Newburyport, The Partnership Act and Money for Cities and Towns

Helping Massachusetts cities and towns with their property tax “crisis” –Governor Deval’s “Partnership Act.”

One of the things I really like about the “Partnership Act” (Municipal Partnership Act– its official name) is that it would close a property tax exemption created in 1915 that exempts telecommunications companies from paying property taxes on their (telephone) poles.

I believe that we are talking about Verizon here.

And as I understand it electric companies are paying taxes on their half of (telephone) poles, that they share with telecommunication companies that are exempt.

Good grief. That seems crazy to me.

“The best figures I have show that fairly taxing telecomm companies would add $261,330.00 in sorely needed revenue for Arlington.”, Tuesday, April 10, 2007

That’s an unofficial figure for one town, but folks, that’s a good chunk of change.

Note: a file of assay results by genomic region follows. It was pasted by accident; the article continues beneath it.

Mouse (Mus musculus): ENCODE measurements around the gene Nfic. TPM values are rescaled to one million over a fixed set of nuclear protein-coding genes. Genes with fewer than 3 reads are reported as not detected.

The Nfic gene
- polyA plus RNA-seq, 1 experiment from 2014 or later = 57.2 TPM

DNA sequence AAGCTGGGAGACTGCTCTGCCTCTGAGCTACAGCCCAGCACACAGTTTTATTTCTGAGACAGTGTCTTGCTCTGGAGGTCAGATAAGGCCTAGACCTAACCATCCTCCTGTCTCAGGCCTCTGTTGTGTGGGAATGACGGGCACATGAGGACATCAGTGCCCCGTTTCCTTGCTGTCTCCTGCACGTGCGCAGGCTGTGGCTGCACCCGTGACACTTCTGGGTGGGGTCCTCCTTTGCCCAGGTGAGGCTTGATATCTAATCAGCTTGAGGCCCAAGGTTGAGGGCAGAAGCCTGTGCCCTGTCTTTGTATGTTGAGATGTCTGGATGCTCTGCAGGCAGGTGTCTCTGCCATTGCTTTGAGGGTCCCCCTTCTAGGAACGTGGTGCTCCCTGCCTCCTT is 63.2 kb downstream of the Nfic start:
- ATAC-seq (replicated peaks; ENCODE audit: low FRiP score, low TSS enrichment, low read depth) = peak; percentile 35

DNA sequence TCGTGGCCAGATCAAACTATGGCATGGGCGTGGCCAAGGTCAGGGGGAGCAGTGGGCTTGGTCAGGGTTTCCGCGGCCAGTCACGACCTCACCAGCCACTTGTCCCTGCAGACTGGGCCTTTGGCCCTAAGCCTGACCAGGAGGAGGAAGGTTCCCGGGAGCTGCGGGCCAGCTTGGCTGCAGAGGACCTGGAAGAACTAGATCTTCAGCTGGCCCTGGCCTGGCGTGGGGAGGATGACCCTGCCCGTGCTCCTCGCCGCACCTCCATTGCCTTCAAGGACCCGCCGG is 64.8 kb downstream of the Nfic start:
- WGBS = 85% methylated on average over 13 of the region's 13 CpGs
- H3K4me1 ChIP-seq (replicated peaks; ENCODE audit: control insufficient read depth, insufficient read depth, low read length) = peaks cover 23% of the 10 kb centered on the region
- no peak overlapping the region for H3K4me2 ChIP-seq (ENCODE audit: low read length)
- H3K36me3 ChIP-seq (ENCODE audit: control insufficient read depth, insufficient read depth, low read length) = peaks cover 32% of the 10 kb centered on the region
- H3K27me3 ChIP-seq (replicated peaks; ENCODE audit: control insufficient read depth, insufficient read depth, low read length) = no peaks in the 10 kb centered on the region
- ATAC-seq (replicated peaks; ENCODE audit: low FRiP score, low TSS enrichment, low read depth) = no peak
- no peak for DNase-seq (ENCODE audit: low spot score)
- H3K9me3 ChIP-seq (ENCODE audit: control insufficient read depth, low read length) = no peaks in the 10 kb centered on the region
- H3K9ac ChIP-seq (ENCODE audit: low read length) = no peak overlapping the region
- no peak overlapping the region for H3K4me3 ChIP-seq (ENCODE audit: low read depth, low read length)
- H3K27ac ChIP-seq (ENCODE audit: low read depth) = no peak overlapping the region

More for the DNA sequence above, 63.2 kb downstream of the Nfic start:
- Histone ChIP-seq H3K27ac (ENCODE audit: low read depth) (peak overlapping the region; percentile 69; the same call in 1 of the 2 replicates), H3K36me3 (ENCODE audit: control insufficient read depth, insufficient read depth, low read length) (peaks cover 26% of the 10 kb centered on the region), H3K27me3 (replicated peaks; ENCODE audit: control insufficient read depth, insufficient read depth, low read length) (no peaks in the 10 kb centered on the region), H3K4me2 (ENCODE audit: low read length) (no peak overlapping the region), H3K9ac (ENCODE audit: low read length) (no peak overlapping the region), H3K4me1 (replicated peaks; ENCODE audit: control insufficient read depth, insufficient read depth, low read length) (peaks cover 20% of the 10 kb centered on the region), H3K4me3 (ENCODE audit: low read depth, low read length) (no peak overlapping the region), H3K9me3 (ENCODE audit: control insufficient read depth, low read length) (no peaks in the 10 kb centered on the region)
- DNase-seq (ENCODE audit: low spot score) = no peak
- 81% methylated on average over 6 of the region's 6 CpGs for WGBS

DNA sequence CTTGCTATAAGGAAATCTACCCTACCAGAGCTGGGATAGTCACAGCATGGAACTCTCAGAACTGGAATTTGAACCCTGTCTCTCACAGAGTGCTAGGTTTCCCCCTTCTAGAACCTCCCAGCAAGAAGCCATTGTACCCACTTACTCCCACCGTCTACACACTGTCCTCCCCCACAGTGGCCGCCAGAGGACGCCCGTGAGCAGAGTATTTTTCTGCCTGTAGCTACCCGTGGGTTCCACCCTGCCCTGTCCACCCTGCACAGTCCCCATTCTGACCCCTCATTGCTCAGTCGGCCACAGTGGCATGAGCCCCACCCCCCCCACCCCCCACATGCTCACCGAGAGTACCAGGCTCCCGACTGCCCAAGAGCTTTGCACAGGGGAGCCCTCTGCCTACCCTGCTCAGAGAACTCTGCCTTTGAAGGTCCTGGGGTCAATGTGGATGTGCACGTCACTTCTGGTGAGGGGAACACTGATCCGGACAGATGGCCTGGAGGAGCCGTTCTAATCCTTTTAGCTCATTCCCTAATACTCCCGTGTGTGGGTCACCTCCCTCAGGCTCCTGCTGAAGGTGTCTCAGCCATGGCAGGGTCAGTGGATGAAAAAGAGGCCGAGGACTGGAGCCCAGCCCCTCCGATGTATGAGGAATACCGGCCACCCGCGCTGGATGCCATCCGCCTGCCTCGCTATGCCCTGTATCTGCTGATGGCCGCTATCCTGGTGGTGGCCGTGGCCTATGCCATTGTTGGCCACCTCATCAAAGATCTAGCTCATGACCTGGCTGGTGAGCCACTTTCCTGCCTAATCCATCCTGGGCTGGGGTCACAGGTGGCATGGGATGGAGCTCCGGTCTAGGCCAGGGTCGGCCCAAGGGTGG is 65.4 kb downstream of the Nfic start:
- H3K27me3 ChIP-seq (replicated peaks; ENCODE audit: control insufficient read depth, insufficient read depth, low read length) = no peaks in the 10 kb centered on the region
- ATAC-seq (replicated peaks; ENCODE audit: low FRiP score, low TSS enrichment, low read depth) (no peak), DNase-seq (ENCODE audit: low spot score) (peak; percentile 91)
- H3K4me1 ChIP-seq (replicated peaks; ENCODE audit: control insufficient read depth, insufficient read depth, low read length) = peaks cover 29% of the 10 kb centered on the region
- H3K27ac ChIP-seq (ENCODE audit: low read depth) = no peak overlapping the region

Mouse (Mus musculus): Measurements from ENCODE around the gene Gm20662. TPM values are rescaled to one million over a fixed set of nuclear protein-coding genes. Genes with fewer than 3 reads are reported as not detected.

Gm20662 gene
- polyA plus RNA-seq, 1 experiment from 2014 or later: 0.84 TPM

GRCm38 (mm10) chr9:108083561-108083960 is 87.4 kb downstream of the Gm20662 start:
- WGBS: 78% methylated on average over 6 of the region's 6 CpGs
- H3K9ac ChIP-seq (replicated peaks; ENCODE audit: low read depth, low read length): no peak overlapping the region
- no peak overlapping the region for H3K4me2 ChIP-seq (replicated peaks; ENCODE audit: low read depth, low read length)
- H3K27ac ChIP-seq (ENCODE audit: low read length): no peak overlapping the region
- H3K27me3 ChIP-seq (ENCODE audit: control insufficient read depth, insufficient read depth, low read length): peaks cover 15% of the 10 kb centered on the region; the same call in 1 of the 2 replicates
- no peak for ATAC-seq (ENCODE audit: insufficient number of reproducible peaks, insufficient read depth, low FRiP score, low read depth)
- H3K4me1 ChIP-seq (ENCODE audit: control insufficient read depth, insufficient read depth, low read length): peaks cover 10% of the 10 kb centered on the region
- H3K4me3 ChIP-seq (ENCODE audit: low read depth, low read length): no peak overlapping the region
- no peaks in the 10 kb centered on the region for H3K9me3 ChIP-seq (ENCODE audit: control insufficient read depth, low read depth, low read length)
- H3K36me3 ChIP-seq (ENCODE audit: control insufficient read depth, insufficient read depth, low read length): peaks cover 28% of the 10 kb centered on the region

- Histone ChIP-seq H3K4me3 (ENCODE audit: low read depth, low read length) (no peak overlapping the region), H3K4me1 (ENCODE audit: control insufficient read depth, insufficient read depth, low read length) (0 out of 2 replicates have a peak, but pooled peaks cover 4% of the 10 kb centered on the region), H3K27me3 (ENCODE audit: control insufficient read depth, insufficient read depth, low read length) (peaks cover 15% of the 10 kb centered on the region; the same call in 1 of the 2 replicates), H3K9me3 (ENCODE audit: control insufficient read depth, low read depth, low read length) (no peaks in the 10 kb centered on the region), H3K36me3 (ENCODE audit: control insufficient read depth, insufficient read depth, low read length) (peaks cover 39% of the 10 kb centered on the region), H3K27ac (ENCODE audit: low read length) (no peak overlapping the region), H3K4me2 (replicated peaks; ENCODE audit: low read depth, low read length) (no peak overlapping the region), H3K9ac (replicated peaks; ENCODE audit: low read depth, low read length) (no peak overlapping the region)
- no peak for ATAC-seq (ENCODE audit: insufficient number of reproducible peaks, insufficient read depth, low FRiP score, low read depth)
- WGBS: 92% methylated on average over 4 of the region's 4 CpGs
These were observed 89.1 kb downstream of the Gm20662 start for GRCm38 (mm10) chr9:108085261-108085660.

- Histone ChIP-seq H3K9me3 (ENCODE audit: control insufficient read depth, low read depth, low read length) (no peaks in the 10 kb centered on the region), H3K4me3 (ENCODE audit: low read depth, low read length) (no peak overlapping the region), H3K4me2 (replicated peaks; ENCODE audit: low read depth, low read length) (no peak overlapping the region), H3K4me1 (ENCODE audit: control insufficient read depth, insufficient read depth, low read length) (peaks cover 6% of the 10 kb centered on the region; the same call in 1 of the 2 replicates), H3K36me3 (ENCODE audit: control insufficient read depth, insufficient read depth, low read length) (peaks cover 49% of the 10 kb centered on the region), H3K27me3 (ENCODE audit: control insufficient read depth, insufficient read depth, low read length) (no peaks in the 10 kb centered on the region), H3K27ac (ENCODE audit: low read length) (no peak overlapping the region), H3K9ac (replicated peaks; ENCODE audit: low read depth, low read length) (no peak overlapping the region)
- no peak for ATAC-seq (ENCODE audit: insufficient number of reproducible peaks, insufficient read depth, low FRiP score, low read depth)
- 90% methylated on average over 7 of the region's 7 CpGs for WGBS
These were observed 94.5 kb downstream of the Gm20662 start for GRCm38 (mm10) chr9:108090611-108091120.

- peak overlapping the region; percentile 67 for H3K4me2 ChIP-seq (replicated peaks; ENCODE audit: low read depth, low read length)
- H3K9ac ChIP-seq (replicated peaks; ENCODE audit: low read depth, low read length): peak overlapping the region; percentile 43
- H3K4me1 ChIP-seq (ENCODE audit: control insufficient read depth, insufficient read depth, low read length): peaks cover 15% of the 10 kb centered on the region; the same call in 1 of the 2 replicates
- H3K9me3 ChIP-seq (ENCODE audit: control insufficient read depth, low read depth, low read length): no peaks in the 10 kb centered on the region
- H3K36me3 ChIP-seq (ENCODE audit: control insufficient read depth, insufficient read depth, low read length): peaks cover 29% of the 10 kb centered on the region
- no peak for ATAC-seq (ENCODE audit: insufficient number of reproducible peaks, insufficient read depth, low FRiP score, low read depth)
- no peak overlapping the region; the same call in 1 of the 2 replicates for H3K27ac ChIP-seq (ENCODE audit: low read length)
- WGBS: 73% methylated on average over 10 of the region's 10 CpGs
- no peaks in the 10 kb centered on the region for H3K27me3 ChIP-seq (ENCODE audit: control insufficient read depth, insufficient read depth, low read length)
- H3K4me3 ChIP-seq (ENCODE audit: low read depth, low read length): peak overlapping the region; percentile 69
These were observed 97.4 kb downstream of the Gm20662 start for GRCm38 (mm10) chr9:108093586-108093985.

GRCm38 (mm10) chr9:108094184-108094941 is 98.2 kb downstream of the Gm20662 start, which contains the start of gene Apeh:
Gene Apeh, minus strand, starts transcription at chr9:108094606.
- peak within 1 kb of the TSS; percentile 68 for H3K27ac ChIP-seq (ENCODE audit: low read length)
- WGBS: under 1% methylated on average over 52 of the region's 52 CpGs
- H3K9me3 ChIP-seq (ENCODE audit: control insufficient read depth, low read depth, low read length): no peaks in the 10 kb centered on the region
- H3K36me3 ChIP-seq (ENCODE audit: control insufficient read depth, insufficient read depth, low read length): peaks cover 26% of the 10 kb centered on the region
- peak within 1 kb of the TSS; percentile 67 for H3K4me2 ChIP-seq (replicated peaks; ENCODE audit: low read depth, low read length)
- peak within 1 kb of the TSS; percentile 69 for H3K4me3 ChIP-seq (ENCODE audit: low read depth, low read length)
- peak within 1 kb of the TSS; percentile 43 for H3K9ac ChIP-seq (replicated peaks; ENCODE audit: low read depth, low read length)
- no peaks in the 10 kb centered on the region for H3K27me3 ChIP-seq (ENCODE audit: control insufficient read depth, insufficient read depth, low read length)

The argument against ending this antiquated loophole would be that Verizon would leave the state and run for the hills (I think that it’s unlikely Verizon would run for the hills, they appear to have way too much invested in the state of Massachusetts).

The other argument is that Verizon would pass this added expense onto the consumer.

“The governor discounted the arguments of Verizon Communications that closing the telecommunications tax loophole would lead directly to higher rates for consumers. He said Verizon has raised its rates by 30 percent even while its overall tax bill has gone down 46 percent.

The 92-year-old law, originally designed to bring telephone service to all corners of the state, exempts telephone companies from paying property taxes on poles and wires, an exemption worth an estimated $78 million, according to the governor.”
“Local officials, governor urge passage of Municipal Partnership Act” by MMA Publications/Web Director John Ouellette, Tuesday, April 10, 2007.

So as we are thinking about the fiscal crisis facing Newburyport, MA and a whole lot of other cities and towns across the Commonwealth of Massachusetts, getting Verizon to pay for their half of the telephone poles works for me.

It just seems like plain old common sense.

Mary Eaton